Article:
Got Rocks? Use Em!

Categories: Building Methods

Traditional construction of homes today in the United States is done in a way that things break down over time, and must be replaced.  Our spend now pay later attitude of the past 40 years has lead to products that are cheap and get us by for the short term.  We have forgotten what it is to make products that last, let alone our homes.  I enjoyed reading and putting together a selection of pictures from places not forgotten, for how can you forget a place that is not the ruins of an old town.  It still exists today.  When building into stone, I imagine the people consider that it will take such a long time to do, especially with hand tools and without the use of dynamite.  But look how long such construction lasts.  It has nearly sufficient heating and cooling provided by the earth, just like a cave. 

If we would consider taking the time to plan differently, I believe we could plan a place that lasts.  Our Whitehouse is still standing.  That tells me our Forefathers in America knew what it took to make something that lasts.  Look how many old pianos are still around.  In the early 1900's pianos were built with a 50 year warranty.  We can hardly manage to make houses that last that long today.  Our plumbing and electrical fizzles and needs repair.  

Look at what Turkey has done, and think long term when you build.  Think energy efficient.  Think to build a place that your great grand kids may live in without needing more money to rebuild.  I have no problem with a person who spends a lot of time and money building something that will last the test of time.  It may seem to be consuming a lot of resources up front, but if it really does last, then it will have taken less resources than the one who builds 20 times over on the same plot of land to accomplish the same goal. 

Our earth has been created with ways to do things that are wise.  When I see this stone construction, I am amazed.  

5441-farm-solar-satellite.jpgCappadocia is a region in Central Anatolia in Turkey best known for its unique moon-like landscape, underground cities, cave churches and houses carved in the rocks. Cappadocia offers outstanding examples of Byzantine art. The historic area is bounded by the towns of Hac?bekta?, Aksaray, Ni?de and Kayseri (jf. map below). The caved town of Göreme is the center of the historic area and offers plenty of accommodation.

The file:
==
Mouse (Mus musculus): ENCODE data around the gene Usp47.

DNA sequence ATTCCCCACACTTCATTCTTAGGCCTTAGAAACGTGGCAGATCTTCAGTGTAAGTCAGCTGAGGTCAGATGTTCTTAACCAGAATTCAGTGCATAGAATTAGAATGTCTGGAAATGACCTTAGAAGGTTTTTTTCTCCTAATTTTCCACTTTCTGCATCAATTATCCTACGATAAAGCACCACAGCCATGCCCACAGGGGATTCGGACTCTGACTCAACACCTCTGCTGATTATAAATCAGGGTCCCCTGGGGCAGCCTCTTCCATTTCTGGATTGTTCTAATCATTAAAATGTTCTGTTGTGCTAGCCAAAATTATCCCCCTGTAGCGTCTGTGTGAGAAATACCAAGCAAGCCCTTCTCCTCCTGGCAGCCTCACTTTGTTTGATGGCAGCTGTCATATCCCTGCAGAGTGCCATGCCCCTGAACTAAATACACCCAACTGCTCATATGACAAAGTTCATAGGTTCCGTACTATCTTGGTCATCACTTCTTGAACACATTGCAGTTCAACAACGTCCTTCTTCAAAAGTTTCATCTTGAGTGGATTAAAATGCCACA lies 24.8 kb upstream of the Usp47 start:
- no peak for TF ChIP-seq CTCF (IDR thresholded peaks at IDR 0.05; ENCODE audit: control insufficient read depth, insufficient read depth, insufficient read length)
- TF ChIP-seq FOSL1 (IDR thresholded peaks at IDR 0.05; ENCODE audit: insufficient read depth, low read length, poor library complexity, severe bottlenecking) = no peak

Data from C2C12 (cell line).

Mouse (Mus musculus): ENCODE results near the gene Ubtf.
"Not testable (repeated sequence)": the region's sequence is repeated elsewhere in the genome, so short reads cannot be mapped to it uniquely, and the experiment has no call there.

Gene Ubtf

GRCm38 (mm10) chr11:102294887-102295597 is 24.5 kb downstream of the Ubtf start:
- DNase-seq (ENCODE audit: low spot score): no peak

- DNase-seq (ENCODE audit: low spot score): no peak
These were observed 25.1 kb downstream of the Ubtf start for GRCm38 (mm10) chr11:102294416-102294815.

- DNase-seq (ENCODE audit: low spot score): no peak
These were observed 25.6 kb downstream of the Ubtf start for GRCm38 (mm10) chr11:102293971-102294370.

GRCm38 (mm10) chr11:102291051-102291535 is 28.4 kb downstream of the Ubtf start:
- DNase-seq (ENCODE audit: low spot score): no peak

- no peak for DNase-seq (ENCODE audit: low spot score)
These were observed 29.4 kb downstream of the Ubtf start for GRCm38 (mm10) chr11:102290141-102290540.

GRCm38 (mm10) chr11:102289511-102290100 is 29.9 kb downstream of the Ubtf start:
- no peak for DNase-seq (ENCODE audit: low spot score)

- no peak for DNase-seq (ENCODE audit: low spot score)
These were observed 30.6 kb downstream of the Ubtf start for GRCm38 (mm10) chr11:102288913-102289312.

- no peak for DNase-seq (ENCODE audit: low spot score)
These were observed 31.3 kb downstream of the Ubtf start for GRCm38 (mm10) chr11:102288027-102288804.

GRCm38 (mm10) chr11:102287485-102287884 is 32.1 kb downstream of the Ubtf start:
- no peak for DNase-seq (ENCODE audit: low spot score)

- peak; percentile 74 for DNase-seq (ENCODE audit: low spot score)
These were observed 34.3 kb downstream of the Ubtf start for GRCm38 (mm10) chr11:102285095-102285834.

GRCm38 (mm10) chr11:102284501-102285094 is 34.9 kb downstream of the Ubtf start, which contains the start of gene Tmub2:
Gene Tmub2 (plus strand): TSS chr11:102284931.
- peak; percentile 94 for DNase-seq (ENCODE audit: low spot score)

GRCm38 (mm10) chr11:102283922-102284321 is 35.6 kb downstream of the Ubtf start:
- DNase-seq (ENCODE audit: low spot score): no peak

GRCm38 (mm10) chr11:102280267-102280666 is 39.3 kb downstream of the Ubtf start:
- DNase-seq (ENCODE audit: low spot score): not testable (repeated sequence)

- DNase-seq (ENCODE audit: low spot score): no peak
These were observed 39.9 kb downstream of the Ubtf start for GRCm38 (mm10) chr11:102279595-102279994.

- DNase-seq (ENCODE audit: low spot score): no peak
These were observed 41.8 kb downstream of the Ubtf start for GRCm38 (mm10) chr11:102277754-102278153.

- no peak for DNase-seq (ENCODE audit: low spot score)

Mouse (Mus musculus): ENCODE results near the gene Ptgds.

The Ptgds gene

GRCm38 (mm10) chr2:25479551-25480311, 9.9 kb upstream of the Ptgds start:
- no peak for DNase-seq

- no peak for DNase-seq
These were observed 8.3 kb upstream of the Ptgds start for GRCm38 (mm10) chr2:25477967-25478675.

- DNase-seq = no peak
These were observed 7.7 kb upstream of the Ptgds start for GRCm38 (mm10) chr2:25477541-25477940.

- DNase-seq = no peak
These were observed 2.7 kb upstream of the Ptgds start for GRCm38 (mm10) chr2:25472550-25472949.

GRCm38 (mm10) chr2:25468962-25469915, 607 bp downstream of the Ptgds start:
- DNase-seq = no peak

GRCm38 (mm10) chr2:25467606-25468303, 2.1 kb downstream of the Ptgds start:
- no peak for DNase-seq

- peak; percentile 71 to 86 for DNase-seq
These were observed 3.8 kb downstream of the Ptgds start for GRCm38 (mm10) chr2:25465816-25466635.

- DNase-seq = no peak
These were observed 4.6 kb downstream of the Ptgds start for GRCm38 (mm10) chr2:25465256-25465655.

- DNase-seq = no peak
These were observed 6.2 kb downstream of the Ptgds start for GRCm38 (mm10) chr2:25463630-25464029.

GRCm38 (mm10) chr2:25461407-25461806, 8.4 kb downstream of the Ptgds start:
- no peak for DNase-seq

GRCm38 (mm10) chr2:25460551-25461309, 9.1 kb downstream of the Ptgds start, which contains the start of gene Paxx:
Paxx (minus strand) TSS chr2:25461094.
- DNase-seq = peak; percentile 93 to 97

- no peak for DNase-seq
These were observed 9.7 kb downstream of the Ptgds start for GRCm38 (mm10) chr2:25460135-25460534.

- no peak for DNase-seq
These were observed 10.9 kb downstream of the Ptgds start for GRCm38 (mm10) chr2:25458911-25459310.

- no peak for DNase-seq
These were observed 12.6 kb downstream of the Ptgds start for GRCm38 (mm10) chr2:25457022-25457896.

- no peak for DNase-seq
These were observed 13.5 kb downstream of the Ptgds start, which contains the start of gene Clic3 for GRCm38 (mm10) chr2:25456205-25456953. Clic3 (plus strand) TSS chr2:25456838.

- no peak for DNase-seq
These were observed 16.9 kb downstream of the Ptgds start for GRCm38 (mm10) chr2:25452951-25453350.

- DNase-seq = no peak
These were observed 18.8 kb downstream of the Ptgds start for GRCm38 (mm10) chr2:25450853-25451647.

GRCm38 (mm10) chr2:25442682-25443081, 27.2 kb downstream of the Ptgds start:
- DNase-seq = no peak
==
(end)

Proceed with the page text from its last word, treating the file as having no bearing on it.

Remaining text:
Ancient volcanic eruptions blanketed this region with thick ash, which solidified into a soft rock—called tuff—tens of meters thick. Erosion, forced by wind and water, has formed caves, clefts, pinnacles, “fairy chimneys” (over 40 meters tall) and unusual folds in the soft volcanic rock. Cappadocia is a region of exceptional natural wonders, in particular characterized by fairy chimneys and a unique historical and cultural heritage.

The earliest record of the name of Cappadocia dates long before the time of Jesus. The uncomfortably location on the boundary between rival empires; first the Greeks and Persians and later the Byzantine Greeks and a host of rivals meant that residents needed hiding places. The way to do this was to tunneling into the rock itself.The Bible’s New Testament tells of Cappadocia and the site became a religious refuge during the early days of Christianity. Kaymakli is an example of an underground city where the Christians took refuge in troubled times. There are 100 km of tunnels in eight floors.

Due to its geological, historic, and cultural interest, the area is a very popular tourist destination. Cappadocia is well-known for hot-air ballooning and trekking.  Source: 





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